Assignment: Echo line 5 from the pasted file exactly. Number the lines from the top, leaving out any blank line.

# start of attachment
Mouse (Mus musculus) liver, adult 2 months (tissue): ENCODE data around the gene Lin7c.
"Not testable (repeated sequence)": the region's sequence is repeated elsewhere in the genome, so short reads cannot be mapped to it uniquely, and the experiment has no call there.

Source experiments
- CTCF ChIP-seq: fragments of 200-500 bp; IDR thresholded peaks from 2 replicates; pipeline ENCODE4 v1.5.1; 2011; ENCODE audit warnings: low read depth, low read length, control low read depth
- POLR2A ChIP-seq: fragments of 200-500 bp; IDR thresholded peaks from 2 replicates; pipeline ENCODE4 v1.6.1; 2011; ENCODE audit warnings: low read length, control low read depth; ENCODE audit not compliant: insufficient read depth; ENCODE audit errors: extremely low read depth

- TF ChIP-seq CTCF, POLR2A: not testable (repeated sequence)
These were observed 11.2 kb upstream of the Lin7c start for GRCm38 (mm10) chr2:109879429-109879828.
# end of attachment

- POLR2A ChIP-seq: fragments of 200-500 bp; IDR thresholded peaks from 2 replicates; pipeline ENCODE4 v1.6.1; 2011; ENCODE audit warnings: low read length, control low read depth; ENCODE audit not compliant: insufficient read depth; ENCODE audit errors: extremely low read depth